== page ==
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Bruno School Wildlife Management 10 Trip Report

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Bruno School Wildlife Management 10 Trip Report



TheWildlifeManagement10classwereabletocompletetwocampingtripsinthespringof2019. The trips decided based upon voting after the five student-groups had presented about different ecoregions in Saskatchewan and an itinerary if the class were to visit their region. The two camping trips were to the Grasslands National Park and to the Narrow Hills and Steepbank -Clarence Lakes Provincial Parks.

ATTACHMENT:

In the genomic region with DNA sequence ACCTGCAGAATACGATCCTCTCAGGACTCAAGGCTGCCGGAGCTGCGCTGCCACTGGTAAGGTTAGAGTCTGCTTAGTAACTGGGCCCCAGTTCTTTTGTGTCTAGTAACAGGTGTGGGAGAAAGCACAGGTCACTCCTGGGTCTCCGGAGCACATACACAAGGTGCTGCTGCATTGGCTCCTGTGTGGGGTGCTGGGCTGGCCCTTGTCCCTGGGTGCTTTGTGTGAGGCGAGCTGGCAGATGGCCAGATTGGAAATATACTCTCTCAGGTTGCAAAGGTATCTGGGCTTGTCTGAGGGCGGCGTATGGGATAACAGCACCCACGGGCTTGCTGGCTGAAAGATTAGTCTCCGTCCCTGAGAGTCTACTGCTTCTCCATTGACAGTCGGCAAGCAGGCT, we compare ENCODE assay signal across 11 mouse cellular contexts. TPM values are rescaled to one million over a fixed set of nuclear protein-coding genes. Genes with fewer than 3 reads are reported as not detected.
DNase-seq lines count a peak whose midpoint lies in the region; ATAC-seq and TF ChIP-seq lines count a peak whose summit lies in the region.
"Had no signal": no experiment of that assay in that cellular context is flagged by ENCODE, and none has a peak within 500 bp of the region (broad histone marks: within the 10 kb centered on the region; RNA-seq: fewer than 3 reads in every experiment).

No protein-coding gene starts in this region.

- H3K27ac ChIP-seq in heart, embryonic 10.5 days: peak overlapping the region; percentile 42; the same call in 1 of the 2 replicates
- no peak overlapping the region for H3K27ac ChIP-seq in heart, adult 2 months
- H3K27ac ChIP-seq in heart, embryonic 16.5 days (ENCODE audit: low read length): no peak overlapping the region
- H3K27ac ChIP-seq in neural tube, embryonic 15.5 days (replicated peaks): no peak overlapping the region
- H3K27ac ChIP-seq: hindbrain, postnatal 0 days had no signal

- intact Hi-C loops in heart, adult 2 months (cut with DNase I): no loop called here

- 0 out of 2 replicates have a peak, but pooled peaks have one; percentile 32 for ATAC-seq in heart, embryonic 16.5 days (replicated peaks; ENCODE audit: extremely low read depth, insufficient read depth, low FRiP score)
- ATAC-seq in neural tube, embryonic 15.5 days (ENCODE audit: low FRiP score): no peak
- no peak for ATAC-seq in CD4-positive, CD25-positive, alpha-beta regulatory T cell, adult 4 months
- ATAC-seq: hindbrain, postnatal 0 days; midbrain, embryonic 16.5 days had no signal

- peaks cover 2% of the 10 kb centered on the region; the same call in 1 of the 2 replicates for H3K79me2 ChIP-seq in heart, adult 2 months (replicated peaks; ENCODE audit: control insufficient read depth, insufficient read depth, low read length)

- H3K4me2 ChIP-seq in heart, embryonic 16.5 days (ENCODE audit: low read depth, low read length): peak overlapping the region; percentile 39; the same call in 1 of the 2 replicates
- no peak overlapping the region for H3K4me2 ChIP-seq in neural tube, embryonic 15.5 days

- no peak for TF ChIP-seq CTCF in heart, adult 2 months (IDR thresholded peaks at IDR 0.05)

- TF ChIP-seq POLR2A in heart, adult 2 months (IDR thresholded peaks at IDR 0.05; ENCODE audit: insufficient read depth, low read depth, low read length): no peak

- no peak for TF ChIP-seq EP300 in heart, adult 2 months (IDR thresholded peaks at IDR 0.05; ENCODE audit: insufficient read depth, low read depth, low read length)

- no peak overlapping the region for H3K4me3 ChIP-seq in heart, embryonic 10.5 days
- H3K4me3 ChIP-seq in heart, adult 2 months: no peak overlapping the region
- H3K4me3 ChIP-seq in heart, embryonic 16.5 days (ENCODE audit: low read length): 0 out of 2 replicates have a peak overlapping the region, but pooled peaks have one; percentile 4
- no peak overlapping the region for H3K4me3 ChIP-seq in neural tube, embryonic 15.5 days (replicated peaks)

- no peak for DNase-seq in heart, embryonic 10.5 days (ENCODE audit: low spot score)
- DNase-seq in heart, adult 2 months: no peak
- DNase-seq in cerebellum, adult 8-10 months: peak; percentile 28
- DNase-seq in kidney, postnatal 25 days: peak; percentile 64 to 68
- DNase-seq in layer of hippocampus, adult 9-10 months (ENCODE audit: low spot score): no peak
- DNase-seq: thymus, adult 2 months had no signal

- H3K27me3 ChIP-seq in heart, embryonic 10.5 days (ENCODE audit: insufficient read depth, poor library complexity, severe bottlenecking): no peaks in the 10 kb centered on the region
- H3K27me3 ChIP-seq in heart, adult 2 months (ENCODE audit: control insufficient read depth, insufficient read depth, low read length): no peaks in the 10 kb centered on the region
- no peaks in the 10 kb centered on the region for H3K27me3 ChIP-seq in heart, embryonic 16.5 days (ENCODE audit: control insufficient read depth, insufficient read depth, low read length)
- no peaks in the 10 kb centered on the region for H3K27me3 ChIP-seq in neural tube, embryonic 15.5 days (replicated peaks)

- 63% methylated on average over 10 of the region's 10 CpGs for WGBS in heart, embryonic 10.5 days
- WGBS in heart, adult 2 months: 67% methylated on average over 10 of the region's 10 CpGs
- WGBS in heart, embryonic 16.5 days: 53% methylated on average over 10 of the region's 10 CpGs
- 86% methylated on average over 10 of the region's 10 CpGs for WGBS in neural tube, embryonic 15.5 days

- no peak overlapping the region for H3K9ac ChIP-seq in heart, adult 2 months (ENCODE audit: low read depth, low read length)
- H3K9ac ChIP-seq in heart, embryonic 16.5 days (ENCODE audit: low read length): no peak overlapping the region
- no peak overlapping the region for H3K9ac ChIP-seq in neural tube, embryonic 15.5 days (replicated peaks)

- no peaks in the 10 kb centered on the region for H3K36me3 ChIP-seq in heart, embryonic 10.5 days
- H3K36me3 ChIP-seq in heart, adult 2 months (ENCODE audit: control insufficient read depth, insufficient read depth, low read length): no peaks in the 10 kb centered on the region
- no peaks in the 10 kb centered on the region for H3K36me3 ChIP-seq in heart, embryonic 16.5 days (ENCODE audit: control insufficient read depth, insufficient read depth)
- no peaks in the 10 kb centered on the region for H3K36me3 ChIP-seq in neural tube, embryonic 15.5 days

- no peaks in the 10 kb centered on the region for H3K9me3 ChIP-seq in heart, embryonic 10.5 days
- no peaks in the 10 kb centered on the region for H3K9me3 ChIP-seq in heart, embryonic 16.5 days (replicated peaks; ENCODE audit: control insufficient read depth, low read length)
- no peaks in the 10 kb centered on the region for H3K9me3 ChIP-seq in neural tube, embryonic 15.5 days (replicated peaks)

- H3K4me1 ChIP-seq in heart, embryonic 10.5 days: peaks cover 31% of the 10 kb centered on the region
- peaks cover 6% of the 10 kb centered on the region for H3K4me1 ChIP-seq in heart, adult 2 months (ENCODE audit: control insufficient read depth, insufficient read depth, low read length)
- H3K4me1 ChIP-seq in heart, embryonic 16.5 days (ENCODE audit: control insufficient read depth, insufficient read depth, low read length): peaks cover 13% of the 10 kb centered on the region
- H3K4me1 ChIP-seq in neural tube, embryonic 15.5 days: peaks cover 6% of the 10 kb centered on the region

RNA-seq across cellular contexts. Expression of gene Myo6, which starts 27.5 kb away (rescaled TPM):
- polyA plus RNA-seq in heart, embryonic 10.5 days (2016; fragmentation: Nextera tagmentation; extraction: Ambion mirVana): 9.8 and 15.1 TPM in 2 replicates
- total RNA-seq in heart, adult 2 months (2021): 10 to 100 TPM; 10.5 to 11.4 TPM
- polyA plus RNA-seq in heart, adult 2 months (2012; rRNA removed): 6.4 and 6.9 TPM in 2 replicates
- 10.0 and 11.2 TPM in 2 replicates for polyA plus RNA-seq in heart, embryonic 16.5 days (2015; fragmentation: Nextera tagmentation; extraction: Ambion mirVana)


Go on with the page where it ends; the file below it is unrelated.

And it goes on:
The May long weekend trip was May 13-16, twelve grade 9 & 10 students with 2 chaperones, left early on Thursday morning. Once we were further south it was fascinating to hear the students ’ comments about the scenery, open spaces, and a different way of farming as well as the realization of how close to the American border we were. We arrived at the East Block of Grasslands National Park by the afternoon and to a wonderful evening with a warning about some ‘weather’ coming. Students had practiced setting up tents prior to the trip but on site was an interesting life lesson on teamwork and tying out the ropes. Supper plans flowed smoothly with the barbeques and shelter at the Park. Within each group individuals took on roles to see their supper made and cleaned up. In the evening some students practiced their roping skills on the dummy calf or went for trail walks in the evening’s darkness. Others relished the campfire and camaraderie with a dollop of hot chocolate! In the morning we woke up to high wind, rain and sleet. Due to the wet conditions o ur guided hike to the Valley of a Thousand Devils was replaced with a short hike to the quicksand and experience some hail and snow. Only two of the students were hearty enough to face the weather with the chaperones and Park guides but it was a good hike and we learned a lot about the region and paleontology in Saskatchewan . By late afternoon we were able to pack up and travel to the West Block of Grasslands National Park. The students were initially challenging the idea that we would be corralled but the bison roam free in the Park. Once in the Frenchman Valley campground we were greeted by a busy badger where we were to set up camp. We moved to another site but over the next two days became accustomed to watching for it, bison and rattlesnakes. Once again the shelters at Grasslands NP made a wet and windy evening pleasant. The next day we had two guided hikes with Park staff. In the morning we had a wonderful hike to learn and experience the stillness of the prairies included aspects of the living in the area prior to European settlement and the current bison herd management. The afternoon was another hike to learn about prairie dogs, bison, snakes, plants and conservation efforts. It was a grand day to be outside and everyone appreciated the explanation of the things around them. After another busy experience of making supper we had another campfire together. Shortly after 10 pm we were able to watch a long fly over of the International Space Station, a nice finish to the day. Once again the next morning it took awhile to pack up but we were away on the long drive to home.